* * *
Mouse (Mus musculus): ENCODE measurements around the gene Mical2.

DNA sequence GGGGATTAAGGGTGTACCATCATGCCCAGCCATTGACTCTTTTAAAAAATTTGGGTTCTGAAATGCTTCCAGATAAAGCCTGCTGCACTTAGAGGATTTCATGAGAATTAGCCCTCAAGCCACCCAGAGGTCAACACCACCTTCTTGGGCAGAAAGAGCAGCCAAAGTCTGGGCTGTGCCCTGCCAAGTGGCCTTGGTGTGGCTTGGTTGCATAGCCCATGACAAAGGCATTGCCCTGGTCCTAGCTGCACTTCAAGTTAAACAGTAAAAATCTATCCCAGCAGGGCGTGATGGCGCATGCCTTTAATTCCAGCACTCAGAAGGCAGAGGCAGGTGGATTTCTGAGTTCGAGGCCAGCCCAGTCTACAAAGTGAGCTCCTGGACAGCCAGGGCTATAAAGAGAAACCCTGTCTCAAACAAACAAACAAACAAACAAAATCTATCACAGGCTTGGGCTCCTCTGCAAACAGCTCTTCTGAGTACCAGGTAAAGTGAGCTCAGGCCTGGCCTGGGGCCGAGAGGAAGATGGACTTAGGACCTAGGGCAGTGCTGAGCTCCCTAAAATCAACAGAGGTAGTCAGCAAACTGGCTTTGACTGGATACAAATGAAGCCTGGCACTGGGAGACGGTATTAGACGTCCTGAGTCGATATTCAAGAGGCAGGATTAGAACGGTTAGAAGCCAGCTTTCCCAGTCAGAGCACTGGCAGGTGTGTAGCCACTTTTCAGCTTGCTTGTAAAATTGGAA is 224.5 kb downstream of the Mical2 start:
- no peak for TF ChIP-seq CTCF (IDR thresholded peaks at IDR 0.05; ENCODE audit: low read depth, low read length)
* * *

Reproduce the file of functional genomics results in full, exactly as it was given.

Mouse (Mus musculus): ENCODE measurements around the gene Mical2.

DNA sequence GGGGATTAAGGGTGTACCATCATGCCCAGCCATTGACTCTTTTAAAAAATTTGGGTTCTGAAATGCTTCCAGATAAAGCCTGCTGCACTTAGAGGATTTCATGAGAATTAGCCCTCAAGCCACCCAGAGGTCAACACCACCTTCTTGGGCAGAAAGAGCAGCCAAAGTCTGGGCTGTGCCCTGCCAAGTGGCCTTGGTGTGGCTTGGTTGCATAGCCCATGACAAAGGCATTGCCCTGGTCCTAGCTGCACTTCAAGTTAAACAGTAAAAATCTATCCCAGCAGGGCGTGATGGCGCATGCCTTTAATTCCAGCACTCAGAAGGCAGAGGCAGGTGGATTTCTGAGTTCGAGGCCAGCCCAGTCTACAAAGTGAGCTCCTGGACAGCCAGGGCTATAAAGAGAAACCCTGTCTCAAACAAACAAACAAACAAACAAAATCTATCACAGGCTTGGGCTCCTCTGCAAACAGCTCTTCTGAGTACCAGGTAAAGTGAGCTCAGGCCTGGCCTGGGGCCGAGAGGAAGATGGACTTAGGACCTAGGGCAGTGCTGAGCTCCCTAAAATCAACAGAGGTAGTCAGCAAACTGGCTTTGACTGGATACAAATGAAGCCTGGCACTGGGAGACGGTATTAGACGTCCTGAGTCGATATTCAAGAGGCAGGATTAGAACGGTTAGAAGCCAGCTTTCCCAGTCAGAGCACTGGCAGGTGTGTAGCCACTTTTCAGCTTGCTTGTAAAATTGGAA is 224.5 kb downstream of the Mical2 start:
- no peak for TF ChIP-seq CTCF (IDR thresholded peaks at IDR 0.05; ENCODE audit: low read depth, low read length)